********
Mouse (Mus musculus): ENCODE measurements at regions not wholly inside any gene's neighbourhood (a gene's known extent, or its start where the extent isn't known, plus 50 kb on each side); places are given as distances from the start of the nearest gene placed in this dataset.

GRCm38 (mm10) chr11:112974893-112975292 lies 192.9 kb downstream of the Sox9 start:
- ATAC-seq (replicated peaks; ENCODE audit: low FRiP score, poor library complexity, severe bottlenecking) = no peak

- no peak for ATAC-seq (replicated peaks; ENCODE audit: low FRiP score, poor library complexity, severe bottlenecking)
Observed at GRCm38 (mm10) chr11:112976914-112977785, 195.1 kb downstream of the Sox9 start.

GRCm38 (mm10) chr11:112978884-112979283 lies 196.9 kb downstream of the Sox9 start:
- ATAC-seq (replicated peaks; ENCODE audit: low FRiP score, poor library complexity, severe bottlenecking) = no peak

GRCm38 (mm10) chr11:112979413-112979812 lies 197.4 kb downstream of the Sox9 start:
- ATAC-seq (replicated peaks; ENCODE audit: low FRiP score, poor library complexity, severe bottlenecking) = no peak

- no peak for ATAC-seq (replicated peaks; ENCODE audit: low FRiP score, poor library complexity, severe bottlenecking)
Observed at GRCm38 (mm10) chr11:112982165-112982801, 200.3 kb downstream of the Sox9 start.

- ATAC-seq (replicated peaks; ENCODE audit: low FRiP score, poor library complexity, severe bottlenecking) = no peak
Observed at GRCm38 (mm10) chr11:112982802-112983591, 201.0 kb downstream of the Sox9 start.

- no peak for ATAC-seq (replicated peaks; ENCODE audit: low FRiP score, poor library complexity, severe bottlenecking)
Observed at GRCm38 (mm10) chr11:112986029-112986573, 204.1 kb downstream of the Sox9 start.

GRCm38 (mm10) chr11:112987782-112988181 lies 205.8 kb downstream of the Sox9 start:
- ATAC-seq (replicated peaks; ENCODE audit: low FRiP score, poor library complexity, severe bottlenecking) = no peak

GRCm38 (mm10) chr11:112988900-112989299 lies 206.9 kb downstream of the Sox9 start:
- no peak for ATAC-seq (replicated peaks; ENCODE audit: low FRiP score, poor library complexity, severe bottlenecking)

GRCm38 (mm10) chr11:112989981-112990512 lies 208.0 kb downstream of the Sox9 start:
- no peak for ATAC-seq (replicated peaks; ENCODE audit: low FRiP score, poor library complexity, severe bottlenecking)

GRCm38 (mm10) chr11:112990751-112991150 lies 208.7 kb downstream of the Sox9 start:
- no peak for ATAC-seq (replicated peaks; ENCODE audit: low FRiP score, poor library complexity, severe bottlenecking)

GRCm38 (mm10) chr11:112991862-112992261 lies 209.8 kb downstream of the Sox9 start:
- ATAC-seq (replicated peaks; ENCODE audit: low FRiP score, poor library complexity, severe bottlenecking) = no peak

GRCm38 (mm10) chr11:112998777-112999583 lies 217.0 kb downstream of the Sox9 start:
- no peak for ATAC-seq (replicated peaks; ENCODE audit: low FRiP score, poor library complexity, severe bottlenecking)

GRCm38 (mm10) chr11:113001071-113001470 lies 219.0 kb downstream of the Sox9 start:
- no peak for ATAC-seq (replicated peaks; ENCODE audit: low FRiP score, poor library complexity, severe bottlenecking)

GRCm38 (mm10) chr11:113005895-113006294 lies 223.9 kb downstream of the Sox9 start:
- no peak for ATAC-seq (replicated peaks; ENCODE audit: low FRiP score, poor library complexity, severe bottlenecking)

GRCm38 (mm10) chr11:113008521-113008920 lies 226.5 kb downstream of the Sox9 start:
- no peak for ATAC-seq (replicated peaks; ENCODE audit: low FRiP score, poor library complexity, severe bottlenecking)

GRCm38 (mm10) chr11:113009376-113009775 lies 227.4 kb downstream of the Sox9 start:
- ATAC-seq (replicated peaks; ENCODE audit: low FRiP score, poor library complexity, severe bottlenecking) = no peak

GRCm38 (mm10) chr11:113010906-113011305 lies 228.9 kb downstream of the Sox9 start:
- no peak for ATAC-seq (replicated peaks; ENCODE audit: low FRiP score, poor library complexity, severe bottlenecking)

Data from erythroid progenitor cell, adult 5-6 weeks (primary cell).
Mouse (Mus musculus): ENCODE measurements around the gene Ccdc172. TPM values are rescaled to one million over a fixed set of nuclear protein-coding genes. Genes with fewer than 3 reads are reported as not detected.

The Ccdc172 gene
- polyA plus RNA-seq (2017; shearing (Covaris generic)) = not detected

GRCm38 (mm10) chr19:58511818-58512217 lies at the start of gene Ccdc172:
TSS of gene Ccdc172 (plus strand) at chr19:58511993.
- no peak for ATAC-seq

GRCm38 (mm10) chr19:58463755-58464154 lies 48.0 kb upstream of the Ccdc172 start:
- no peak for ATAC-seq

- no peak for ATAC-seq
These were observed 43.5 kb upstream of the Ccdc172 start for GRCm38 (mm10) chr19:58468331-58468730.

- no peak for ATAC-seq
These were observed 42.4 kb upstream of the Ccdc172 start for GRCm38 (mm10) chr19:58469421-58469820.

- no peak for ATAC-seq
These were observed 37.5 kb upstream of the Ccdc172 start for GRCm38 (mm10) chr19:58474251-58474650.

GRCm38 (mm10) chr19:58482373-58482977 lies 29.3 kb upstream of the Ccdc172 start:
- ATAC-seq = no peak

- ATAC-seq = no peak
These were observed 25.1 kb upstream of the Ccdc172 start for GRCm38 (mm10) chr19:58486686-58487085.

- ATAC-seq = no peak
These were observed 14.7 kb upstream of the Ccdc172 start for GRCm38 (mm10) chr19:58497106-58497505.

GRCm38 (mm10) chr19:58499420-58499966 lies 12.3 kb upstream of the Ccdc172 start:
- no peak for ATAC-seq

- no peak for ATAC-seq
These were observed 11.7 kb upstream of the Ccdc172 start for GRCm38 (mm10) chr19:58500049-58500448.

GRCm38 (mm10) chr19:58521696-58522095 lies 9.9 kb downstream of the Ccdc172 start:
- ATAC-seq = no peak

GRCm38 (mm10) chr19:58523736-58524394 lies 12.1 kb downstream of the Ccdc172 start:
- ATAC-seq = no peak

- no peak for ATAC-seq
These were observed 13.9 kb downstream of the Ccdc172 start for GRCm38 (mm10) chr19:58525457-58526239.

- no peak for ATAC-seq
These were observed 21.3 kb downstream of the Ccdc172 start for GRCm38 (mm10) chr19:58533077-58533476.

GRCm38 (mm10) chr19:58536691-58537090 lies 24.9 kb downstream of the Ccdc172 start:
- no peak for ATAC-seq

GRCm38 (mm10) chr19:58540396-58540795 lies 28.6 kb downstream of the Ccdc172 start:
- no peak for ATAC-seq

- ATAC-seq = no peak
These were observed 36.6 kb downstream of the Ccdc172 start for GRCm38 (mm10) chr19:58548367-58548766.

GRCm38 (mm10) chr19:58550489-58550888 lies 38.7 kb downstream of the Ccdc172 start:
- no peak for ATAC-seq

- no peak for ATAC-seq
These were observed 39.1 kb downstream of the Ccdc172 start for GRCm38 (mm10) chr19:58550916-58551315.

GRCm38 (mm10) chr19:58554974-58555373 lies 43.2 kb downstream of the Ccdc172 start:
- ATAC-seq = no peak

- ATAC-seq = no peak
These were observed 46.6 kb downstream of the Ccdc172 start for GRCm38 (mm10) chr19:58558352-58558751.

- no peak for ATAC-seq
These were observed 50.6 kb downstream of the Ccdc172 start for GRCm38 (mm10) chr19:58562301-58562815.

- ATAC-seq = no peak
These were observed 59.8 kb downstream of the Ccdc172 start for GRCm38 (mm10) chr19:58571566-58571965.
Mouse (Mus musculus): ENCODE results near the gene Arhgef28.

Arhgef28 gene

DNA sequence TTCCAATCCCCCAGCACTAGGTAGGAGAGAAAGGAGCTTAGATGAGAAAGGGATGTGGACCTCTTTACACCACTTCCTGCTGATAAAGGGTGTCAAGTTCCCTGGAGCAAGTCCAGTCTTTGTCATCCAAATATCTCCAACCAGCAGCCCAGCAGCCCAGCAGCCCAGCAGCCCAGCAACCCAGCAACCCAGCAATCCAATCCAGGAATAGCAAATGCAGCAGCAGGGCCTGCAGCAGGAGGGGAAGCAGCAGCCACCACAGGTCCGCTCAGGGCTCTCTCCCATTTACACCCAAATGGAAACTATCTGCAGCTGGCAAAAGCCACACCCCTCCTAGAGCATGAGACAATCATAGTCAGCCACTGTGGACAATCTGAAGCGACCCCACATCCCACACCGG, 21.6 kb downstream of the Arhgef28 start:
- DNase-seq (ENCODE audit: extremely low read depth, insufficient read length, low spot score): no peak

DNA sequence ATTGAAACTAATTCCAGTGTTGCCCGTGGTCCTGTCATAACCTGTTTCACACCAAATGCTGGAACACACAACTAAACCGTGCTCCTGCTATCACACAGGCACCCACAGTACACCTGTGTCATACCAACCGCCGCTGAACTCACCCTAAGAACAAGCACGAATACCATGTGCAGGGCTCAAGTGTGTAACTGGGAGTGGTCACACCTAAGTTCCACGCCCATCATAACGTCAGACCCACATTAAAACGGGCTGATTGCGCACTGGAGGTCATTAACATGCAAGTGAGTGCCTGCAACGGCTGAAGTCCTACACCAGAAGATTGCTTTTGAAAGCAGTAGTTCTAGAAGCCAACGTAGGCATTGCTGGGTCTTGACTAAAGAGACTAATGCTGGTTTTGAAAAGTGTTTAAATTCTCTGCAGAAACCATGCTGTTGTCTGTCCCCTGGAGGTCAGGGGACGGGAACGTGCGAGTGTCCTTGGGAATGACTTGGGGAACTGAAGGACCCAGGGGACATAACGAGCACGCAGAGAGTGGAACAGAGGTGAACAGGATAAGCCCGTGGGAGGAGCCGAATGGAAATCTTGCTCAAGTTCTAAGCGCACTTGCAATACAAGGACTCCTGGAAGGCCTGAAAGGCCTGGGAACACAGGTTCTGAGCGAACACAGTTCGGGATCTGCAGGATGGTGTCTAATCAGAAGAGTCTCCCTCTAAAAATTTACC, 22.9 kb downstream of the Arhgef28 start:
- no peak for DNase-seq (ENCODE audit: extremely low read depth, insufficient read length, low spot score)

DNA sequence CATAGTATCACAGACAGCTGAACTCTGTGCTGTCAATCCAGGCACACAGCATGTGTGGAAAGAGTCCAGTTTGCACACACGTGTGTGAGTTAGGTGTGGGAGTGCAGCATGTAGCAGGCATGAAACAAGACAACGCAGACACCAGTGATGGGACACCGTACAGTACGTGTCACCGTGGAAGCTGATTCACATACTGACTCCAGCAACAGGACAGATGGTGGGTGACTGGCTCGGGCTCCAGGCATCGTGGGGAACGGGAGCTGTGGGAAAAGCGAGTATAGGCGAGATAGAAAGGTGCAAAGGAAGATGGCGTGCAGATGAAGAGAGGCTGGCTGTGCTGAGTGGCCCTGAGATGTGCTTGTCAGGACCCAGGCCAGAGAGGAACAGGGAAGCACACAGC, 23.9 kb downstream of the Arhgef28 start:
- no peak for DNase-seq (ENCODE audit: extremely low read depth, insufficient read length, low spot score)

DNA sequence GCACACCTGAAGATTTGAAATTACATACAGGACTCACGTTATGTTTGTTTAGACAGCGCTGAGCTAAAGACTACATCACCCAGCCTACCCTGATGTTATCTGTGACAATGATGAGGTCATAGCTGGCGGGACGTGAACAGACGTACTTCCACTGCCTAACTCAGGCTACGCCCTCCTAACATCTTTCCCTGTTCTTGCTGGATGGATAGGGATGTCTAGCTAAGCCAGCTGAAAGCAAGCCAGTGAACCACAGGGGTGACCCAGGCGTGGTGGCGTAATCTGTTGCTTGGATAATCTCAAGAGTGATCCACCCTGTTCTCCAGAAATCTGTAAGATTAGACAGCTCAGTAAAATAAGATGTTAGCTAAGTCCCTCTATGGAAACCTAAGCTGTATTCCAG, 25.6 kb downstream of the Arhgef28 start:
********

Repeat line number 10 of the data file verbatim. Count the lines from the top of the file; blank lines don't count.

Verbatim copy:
- no peak for ATAC-seq (replicated peaks; ENCODE audit: low FRiP score, poor library complexity, severe bottlenecking)